How many times have you heard folks talking about cataracts but you didn’t know anything about the condition? Yet, the eye-related condition is more common than you think, According to the National Eye Institute by age 80 more than half of all Americans will either have a cataract or have had cataract surgery.

What is a cataract?

Inside the eye is a natural lens and it should be clear but when a cataract is present, it becomes cloudy and objects appear blurry, hazy and less colorful.

Who gets cataracts?

As people age, there is a higher risk of developing cataracts but you don’t necessarily have to be elderly. Folks can have age-related cataracts in their 40’s and 50’s but during this time period, most do not affect vision. However, as soon as age 60 comes around, the eye condition will probably cause a few issues with vision. People with certain risk factors are also more prone to get cataracts–diabetics, smokers, alcohol drinkers and even those who expose themselves to ultraviolet light (UV) for extended periods of time. Some medical researchers also suspect that cataracts can be caused by the protein in the eye’s lens that just changes from natural wear and tear over the years.

Are there different types of cataracts?

There are four types of cataracts:

  • Secondary cataract: can form after a surgical procedure for another eye issue like glaucoma
  • Traumatic cataract: can develop even years after some kind of trauma to the eye
  • Congenital cataract: some infants are born with cataracts or children can develop them sometimes in both eyes; vision might not always be affected because the cataracts are minuscule
  • Radiation cataract: can spring up after exposure to radiation

How can cataracts be detected?

During a routine comprehensive eye exam, an eye care professional will be able to determine if someone has cataracts by performing one of the following three tests, although further exams might be needed:

  • Visual acuity exam: used to determine how well you see the details of a letter or symbol from a specific distance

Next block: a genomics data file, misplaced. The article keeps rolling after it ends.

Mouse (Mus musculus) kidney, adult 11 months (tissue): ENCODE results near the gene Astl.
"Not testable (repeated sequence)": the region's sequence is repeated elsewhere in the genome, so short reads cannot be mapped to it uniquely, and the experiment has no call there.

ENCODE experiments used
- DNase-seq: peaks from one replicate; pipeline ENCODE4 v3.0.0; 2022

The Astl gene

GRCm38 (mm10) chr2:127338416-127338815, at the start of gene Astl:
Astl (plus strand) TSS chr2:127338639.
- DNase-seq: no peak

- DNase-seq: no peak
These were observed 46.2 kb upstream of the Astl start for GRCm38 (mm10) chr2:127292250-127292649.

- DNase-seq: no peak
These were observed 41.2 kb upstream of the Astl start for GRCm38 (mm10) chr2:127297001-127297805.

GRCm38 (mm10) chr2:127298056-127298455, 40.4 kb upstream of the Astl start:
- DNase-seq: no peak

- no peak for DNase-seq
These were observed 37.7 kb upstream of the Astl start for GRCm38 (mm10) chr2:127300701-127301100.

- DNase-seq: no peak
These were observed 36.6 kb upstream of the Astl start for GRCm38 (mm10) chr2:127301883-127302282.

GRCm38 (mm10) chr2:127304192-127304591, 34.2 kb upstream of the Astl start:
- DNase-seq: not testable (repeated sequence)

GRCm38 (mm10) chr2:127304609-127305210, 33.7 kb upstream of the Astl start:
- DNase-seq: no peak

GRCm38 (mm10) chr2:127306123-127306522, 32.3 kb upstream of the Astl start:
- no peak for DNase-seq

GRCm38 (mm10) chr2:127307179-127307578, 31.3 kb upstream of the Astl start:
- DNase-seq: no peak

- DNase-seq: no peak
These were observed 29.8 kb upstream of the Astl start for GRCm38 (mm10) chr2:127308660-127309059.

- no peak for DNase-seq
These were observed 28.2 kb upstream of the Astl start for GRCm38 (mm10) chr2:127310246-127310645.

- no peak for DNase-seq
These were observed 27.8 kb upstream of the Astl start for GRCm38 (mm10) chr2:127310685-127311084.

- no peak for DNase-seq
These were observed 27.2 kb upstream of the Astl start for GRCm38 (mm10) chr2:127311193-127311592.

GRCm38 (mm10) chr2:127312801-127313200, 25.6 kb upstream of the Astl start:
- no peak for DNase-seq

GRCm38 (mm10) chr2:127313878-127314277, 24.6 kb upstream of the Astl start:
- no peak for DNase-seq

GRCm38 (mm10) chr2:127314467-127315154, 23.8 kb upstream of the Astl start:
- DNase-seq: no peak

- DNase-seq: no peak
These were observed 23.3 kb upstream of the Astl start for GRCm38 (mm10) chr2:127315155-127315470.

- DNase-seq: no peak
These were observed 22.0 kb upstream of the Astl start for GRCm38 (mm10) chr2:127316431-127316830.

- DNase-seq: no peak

• Dilated eye exam: eyedrops are used to widen or dilate your pupils so that your eye care professional can view to the back of the eye, retina and optic nerve, to check for signs of damage
  • Tonometry: pressure inside the eyes is measured; the test is also used to screen for glaucoma

What kind of cataract treatment is required?

Early cataracts will probably not require anything more than just a new prescription for eyeglasses, magnifying glass, anti-glare sunglasses, or just brighter lighting. The only way to improve vision when a cataract is present is via surgery which involves removing the cloudy lens and replacing it with an artificial one or intraocular lens (IOL). Cataracts are removed when they begin causing vision loss and everyday tasks like driving or watching TV are affected. They can also be removed if there is interference with another eye issue like age-related macular degeneration, or diabetic retinopathy.

If cataracts are present in both eyes, a physician will probably perform surgery on one eye at a time and schedule the procedures at least four weeks apart from each other. Cataract removal is a common procedure and can be effective. It is successful as far as vision improvement in about 90 percent of cases. There are some surgical risks involved with the surgery such as bleeding, double vision, high/low eye pressures, an infection that can lead to loss of vision, and an increase in the risk of retinal detachment.

There is a possibility that once someone has had cataract surgery their vision may become hazy again down the line. The blurriness occurs because the eye’s capsule, the part that holds the IOL in place has become cloudy. A physician can use a laser to open the cloudy capsule (capsulotomy) in order to bring clarity back to the eye.

Do make an informed decision and be sure to research and thoroughly discuss with a physician, any surgical procedure.

What to do once you’ve been diagnosed with cataracts?

  • Have a comprehensive eye exam every two years if under age 65 and yearly, if older
  • Wear shades to protect the eyes from damaging UV rays
  • Kick the smoking habit to the curb
  • Use a bright light to help you see better or consider using a magnifying glass
  • Limit night driving once you begin to see halos or glare becomes an issue
  • Make sure you have the right eyeglass prescription


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